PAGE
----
Today is Rare Disease Day 2019. This is the 12th year that this day has been observed to spread awareness of rare diseases in the US. Today families, policy makers, researchers and patients focus their attention and efforts to shine light on diseases that rarely get airtime.
I am a Sickle Cell mom. My son Dylan (5 1/2) has full blown Sickle Cell Disease SS. I am also a carrier of the Sickle Cell trait. In order to have a baby with Sickle Cell Anemia both parents need to be carriers of the trait. Each time two carriers have a baby there is a 25% chance of their child having full blown Sickle Cell Anemia. Sickle Cell Anemia is an inherited blood disorder that affects the production and health of red blood cells in individuals born with the disease. It is not contagious and can only be passed down to the children of two Sickle Cell Trait carriers.
Even before having a child with Sickle Cell Anemia, I had my own personal experience with the Sickle Cell Trait. I discovered I had the Sickle Cell trait in 1999 when I was pregnant with my oldest son. They complete a battery of genetic tests at the beginning of every pregnancy and informed me of this genetic abnormality. At 19 years old I had never been told that I was a carrier of the trait. My mom knew I had it, but neglected to tell me because she didn’t think it would impact my life. As a child I ate baby powder and I currently eat ice incessantly, which is called PICA. I didn’t know these were linked to the Sickle Cell Trait.
People with the trait were previously thought to live normal unaffected lives, but we are learning every day that the trait actually has an impact on your life in ways that were never shared with me or my family. When I was 23 I began having severe pains and started to run a slight fever. I went to the ER and was sent home with antibiotics. The next day I was back at the hospital being admitted for a severe UTI (urinary tract infection) I was in the hospital for 4 days being treated with pain meds and antibiotics. I did not connect my experience to the Sickle Cell trait nor did any of my physicians make the link. However, in 2014 in this John Hopkins study researchers are linking Sickle Cell Trait with Kidney Disease.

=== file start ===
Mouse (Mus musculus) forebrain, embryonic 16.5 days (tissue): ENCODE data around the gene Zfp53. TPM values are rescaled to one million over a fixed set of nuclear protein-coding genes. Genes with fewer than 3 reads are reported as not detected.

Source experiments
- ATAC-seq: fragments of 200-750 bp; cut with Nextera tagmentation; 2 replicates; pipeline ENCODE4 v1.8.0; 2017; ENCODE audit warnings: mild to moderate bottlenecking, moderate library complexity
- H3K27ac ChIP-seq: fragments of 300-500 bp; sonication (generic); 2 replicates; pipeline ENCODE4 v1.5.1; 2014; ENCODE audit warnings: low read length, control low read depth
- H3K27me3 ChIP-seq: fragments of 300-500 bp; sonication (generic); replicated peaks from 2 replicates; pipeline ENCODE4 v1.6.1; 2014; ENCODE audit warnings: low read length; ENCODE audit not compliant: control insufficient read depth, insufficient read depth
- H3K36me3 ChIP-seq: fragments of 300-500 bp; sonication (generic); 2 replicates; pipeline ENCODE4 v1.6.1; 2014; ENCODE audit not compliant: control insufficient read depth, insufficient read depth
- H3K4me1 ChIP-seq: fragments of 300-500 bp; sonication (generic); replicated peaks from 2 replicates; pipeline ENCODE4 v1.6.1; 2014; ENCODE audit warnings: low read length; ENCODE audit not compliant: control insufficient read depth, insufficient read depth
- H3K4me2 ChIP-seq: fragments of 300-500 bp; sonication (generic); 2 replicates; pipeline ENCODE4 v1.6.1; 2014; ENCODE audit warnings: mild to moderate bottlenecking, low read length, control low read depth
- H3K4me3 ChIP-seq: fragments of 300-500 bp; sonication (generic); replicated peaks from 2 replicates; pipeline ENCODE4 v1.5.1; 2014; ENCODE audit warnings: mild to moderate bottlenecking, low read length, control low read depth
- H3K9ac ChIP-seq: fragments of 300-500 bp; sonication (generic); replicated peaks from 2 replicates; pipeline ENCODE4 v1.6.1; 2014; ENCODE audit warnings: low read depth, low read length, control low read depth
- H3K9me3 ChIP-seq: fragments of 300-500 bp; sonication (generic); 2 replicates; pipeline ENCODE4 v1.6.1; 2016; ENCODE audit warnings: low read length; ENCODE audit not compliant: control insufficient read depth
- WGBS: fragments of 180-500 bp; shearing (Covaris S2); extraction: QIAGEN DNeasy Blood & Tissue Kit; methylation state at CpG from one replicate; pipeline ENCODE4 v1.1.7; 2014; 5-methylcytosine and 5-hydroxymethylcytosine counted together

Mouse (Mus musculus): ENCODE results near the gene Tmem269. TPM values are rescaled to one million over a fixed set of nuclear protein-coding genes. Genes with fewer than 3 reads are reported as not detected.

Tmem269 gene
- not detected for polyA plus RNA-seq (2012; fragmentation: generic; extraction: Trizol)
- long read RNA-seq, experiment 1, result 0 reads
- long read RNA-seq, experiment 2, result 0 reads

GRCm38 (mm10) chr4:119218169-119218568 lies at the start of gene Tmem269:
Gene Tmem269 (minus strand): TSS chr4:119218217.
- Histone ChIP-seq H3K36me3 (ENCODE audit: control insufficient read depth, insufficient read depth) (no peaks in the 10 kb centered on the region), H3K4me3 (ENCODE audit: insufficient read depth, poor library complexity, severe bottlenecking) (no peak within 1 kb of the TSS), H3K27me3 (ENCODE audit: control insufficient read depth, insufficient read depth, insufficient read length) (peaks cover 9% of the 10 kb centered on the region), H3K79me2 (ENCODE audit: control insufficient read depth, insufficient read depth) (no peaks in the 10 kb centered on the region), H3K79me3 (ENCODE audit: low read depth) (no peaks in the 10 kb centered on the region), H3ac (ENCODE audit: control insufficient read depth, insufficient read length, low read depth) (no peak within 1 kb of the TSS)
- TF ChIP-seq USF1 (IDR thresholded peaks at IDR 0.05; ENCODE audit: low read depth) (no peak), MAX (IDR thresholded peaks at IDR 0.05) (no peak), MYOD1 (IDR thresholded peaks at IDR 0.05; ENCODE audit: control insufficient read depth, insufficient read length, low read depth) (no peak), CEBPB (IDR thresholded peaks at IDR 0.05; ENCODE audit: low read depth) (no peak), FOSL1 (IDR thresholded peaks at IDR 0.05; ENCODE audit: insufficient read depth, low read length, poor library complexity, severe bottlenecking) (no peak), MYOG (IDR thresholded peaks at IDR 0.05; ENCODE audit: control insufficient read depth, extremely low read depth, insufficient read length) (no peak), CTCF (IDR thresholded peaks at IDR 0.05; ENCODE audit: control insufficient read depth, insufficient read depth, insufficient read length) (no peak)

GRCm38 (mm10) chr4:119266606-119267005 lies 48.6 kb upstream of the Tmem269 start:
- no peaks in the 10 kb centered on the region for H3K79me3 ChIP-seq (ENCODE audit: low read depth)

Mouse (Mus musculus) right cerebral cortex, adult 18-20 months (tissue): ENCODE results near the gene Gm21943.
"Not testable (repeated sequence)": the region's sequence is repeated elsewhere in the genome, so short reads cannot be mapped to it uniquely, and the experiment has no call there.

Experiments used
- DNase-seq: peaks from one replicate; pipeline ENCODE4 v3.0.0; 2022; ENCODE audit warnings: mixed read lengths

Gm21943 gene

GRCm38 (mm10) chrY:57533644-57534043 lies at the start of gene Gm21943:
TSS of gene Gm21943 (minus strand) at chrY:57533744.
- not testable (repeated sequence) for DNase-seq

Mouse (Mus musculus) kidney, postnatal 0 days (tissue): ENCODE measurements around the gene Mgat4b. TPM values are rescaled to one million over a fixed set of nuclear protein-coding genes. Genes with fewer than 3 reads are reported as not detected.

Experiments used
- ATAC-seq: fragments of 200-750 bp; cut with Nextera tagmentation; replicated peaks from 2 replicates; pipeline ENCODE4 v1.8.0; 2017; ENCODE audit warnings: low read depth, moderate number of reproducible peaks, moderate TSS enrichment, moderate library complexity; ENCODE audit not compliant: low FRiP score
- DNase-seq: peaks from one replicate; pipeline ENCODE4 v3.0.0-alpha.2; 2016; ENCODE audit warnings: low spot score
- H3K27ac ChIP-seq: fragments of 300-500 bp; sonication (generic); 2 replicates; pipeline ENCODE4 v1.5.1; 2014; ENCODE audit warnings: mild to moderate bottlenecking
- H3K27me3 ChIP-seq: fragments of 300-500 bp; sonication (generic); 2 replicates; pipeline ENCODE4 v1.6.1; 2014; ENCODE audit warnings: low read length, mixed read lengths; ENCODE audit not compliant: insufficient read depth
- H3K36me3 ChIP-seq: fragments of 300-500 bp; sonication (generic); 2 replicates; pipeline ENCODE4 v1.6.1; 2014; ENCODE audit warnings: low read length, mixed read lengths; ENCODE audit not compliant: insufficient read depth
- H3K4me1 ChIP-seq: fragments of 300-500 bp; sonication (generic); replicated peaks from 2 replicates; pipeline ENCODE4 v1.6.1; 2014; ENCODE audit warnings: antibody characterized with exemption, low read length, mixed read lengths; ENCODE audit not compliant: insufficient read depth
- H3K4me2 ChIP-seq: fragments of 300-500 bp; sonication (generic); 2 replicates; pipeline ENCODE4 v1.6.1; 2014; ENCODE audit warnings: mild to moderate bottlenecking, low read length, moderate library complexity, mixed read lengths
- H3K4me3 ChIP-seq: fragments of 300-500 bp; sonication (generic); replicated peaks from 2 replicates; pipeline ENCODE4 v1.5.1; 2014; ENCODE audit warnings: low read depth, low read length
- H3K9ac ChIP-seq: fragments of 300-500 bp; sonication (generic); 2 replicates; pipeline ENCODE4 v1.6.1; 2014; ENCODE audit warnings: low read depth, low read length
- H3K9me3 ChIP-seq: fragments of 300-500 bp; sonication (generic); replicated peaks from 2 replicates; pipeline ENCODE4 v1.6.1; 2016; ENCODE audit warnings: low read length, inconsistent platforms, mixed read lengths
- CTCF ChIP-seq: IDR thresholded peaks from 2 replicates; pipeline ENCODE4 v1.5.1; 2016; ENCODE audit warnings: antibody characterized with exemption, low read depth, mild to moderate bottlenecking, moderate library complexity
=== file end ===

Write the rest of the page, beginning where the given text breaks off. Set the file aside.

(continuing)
I was a field sales rep at the time and neglected to drink water as frequently as I should because finding a bathroom was somewhat difficult. The study specifically mentions that having the Sickle Cell Trait means that my red blood cells CAN SICKLE! Even though the sickling that occurs is less frequent and less severe, in certain conditions like dehydration and altitude changes if you have the trait you can experience the SAME pain crisis’ , organ damage and even sudden death as a patient with Sickle Cell Anemia.
My goal is to spread the word about Sickle Cell Anemia so that the outcomes for my baby are better, but also so that people don’t continue to ignore the impact this disease and the trait are having in our community. I read somewhere that the number of babies being born with Sickle Cell Anemia is increasing and by 2050 will have doubled. If you aren’t sure if you have the Sickle Cell Trait or not please get tested. It’s a simple blood draw and the test is called Electrophoresis. This determines if the trait is present in your genes. Be sure the testing covers all of the Sickle Cell types including Beta Thalassemia.
According to the CDC it is estimated that:
- SCD affects approximately 100,000 Americans.
- SCD occurs among about 1 out of every 365 Black or African-American births.
- SCD occurs among about 1 out of every 16,300 Hispanic-American births.
- About 1 in 13 Black or African-American babies is born with sickle cell trait (SCT).
Please share with your friends and family to help spread awareness about Sickle Cell Anemia and Sickle Cell Trait.